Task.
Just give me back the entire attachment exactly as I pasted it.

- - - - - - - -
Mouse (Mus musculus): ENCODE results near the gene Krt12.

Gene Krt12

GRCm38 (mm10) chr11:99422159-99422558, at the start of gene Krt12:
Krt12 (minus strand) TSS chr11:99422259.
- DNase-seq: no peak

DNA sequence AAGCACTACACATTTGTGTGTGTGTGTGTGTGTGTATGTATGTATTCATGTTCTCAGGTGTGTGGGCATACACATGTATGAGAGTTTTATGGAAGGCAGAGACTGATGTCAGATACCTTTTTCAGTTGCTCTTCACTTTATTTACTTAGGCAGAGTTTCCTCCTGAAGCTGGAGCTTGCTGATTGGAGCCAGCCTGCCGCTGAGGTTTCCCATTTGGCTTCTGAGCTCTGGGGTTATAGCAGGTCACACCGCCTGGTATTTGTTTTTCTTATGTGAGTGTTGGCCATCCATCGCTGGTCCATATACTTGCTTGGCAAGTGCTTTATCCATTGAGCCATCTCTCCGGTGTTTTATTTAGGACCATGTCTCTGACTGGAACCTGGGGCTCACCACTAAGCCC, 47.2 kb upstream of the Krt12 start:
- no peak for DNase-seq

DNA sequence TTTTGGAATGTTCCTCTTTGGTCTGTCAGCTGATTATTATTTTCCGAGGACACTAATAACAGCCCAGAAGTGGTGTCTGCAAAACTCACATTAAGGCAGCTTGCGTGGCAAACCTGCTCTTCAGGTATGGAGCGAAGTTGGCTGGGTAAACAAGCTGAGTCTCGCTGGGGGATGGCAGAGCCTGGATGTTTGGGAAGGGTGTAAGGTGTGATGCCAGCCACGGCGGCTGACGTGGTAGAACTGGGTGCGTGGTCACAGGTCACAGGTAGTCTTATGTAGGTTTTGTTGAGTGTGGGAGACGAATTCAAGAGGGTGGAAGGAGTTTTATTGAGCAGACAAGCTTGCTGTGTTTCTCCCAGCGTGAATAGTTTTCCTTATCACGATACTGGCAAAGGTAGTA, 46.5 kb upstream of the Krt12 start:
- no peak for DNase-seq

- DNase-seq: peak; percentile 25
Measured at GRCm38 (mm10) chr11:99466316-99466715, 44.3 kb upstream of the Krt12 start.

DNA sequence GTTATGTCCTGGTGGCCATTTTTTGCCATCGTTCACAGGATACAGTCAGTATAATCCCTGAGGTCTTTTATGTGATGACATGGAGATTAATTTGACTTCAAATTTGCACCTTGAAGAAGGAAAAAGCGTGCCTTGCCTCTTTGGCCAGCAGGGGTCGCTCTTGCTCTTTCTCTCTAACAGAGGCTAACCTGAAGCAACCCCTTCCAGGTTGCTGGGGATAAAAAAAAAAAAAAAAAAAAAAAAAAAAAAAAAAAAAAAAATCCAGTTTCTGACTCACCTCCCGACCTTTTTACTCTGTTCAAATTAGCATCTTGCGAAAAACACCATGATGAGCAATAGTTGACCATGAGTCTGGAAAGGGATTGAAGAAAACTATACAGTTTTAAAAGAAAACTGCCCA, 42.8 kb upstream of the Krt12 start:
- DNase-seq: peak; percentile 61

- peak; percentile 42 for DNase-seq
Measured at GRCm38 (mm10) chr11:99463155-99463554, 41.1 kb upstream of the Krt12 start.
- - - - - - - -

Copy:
Mouse (Mus musculus): ENCODE results near the gene Krt12.

Gene Krt12

GRCm38 (mm10) chr11:99422159-99422558, at the start of gene Krt12:
Krt12 (minus strand) TSS chr11:99422259.
- DNase-seq: no peak

DNA sequence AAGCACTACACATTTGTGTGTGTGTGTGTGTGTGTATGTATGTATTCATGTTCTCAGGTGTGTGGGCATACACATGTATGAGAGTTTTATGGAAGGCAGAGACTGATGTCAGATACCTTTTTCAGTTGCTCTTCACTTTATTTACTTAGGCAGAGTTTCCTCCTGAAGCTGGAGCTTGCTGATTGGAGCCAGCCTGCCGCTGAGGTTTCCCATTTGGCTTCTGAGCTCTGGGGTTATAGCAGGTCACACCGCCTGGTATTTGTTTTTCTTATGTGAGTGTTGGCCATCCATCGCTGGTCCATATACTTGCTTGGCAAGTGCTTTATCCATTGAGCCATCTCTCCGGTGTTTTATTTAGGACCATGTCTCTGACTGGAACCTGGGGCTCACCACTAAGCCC, 47.2 kb upstream of the Krt12 start:
- no peak for DNase-seq

DNA sequence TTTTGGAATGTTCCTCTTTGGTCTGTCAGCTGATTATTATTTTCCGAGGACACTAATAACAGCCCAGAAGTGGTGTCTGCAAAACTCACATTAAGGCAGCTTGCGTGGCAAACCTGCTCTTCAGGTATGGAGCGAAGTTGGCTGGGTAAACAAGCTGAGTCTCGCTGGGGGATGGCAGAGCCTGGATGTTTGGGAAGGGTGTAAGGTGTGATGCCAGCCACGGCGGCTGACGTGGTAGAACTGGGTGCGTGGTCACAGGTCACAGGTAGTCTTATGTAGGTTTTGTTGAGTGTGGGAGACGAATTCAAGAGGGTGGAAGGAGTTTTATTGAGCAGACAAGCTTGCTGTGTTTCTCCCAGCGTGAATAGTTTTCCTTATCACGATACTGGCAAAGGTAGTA, 46.5 kb upstream of the Krt12 start:
- no peak for DNase-seq

- DNase-seq: peak; percentile 25
Measured at GRCm38 (mm10) chr11:99466316-99466715, 44.3 kb upstream of the Krt12 start.

DNA sequence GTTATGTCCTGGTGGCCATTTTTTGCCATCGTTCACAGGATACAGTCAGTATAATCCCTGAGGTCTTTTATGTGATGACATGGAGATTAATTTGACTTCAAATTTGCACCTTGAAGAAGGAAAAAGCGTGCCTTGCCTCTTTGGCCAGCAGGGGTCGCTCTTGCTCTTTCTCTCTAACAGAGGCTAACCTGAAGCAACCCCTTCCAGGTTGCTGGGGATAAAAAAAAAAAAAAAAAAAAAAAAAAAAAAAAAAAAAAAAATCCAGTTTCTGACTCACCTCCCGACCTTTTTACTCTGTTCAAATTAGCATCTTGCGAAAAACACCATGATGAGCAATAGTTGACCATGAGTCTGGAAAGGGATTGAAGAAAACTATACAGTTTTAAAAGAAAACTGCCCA, 42.8 kb upstream of the Krt12 start:
- DNase-seq: peak; percentile 61

- peak; percentile 42 for DNase-seq
Measured at GRCm38 (mm10) chr11:99463155-99463554, 41.1 kb upstream of the Krt12 start.